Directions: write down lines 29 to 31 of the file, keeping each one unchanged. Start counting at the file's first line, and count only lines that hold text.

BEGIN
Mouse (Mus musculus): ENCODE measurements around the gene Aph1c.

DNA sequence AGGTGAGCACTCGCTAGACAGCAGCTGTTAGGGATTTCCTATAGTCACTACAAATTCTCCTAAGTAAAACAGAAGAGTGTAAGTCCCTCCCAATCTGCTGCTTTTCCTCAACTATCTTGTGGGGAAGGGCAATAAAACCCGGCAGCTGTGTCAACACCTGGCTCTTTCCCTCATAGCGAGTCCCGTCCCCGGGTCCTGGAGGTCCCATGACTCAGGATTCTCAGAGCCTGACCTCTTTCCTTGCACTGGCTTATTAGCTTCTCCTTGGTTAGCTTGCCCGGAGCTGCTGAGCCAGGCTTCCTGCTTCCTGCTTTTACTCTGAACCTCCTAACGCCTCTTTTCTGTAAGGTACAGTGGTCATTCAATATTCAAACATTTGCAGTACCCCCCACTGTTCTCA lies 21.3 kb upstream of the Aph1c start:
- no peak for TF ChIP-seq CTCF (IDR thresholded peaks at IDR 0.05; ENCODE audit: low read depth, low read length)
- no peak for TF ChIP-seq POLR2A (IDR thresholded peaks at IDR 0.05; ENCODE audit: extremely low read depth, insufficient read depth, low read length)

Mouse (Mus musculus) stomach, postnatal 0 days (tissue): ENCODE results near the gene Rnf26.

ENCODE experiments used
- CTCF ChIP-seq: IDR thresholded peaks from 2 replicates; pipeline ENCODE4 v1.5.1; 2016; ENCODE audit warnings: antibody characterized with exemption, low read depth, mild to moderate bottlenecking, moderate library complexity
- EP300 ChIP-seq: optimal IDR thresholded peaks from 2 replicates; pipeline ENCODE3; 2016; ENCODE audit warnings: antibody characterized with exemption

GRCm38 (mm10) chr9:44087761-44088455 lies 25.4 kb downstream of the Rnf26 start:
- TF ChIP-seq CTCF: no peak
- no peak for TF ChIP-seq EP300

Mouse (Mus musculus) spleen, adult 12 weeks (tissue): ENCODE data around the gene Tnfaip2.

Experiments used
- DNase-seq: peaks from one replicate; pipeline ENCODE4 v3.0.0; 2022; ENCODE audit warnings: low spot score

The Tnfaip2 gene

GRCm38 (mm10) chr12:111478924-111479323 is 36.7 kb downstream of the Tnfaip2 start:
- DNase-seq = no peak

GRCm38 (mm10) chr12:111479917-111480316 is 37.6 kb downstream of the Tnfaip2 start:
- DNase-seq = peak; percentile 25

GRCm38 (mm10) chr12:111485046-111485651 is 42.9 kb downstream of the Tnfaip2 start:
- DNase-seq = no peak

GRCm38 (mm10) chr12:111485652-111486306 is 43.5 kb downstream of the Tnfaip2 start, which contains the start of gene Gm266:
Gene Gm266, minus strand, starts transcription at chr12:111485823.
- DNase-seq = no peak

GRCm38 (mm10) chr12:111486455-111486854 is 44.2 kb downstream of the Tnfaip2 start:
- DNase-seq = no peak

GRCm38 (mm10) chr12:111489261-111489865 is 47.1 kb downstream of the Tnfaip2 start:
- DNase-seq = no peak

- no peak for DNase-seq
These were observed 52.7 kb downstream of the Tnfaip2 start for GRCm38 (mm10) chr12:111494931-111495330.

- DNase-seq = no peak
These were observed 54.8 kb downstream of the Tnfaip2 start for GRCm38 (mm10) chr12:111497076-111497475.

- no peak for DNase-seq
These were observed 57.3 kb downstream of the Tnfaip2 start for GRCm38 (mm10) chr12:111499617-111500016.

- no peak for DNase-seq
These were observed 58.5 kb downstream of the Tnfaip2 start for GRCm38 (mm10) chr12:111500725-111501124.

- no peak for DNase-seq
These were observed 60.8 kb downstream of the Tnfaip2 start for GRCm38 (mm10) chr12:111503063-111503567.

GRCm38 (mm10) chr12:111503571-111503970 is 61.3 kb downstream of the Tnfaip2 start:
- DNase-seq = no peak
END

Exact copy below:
- no peak for DNase-seq
These were observed 52.7 kb downstream of the Tnfaip2 start for GRCm38 (mm10) chr12:111494931-111495330.

- DNase-seq = no peak